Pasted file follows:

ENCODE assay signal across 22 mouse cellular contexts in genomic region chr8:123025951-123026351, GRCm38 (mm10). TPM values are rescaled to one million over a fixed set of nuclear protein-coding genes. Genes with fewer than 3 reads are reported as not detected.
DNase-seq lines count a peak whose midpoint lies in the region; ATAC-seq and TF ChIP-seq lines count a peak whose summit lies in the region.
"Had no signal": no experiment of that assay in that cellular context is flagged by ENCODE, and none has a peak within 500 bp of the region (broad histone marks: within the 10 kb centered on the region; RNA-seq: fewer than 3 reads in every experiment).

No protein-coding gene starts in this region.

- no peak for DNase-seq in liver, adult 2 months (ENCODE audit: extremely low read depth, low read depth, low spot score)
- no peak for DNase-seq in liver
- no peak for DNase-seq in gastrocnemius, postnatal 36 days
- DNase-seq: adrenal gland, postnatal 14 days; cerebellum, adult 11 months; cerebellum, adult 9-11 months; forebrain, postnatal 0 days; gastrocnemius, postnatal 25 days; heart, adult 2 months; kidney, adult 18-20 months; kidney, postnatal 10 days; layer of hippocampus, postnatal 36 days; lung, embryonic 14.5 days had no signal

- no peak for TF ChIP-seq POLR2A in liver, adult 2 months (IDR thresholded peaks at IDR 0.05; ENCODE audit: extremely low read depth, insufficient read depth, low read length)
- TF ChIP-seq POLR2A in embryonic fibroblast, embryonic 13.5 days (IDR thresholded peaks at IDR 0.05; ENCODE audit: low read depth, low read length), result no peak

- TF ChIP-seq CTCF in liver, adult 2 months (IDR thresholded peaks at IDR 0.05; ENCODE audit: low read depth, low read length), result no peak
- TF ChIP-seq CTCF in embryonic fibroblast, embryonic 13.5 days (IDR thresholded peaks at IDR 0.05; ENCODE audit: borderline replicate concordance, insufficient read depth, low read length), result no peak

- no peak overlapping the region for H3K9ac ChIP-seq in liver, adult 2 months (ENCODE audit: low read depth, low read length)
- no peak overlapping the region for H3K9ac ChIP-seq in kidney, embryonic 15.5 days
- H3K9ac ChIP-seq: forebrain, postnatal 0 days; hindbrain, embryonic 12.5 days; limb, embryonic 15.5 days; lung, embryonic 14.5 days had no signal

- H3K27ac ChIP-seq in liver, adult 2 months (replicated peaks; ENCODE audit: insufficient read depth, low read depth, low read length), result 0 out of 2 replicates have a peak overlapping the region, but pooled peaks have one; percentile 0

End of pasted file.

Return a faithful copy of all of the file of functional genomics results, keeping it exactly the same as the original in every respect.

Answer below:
ENCODE assay signal across 22 mouse cellular contexts in genomic region chr8:123025951-123026351, GRCm38 (mm10). TPM values are rescaled to one million over a fixed set of nuclear protein-coding genes. Genes with fewer than 3 reads are reported as not detected.
DNase-seq lines count a peak whose midpoint lies in the region; ATAC-seq and TF ChIP-seq lines count a peak whose summit lies in the region.
"Had no signal": no experiment of that assay in that cellular context is flagged by ENCODE, and none has a peak within 500 bp of the region (broad histone marks: within the 10 kb centered on the region; RNA-seq: fewer than 3 reads in every experiment).

No protein-coding gene starts in this region.

- no peak for DNase-seq in liver, adult 2 months (ENCODE audit: extremely low read depth, low read depth, low spot score)
- no peak for DNase-seq in liver
- no peak for DNase-seq in gastrocnemius, postnatal 36 days
- DNase-seq: adrenal gland, postnatal 14 days; cerebellum, adult 11 months; cerebellum, adult 9-11 months; forebrain, postnatal 0 days; gastrocnemius, postnatal 25 days; heart, adult 2 months; kidney, adult 18-20 months; kidney, postnatal 10 days; layer of hippocampus, postnatal 36 days; lung, embryonic 14.5 days had no signal

- no peak for TF ChIP-seq POLR2A in liver, adult 2 months (IDR thresholded peaks at IDR 0.05; ENCODE audit: extremely low read depth, insufficient read depth, low read length)
- TF ChIP-seq POLR2A in embryonic fibroblast, embryonic 13.5 days (IDR thresholded peaks at IDR 0.05; ENCODE audit: low read depth, low read length), result no peak

- TF ChIP-seq CTCF in liver, adult 2 months (IDR thresholded peaks at IDR 0.05; ENCODE audit: low read depth, low read length), result no peak
- TF ChIP-seq CTCF in embryonic fibroblast, embryonic 13.5 days (IDR thresholded peaks at IDR 0.05; ENCODE audit: borderline replicate concordance, insufficient read depth, low read length), result no peak

- no peak overlapping the region for H3K9ac ChIP-seq in liver, adult 2 months (ENCODE audit: low read depth, low read length)
- no peak overlapping the region for H3K9ac ChIP-seq in kidney, embryonic 15.5 days
- H3K9ac ChIP-seq: forebrain, postnatal 0 days; hindbrain, embryonic 12.5 days; limb, embryonic 15.5 days; lung, embryonic 14.5 days had no signal

- H3K27ac ChIP-seq in liver, adult 2 months (replicated peaks; ENCODE audit: insufficient read depth, low read depth, low read length), result 0 out of 2 replicates have a peak overlapping the region, but pooled peaks have one; percentile 0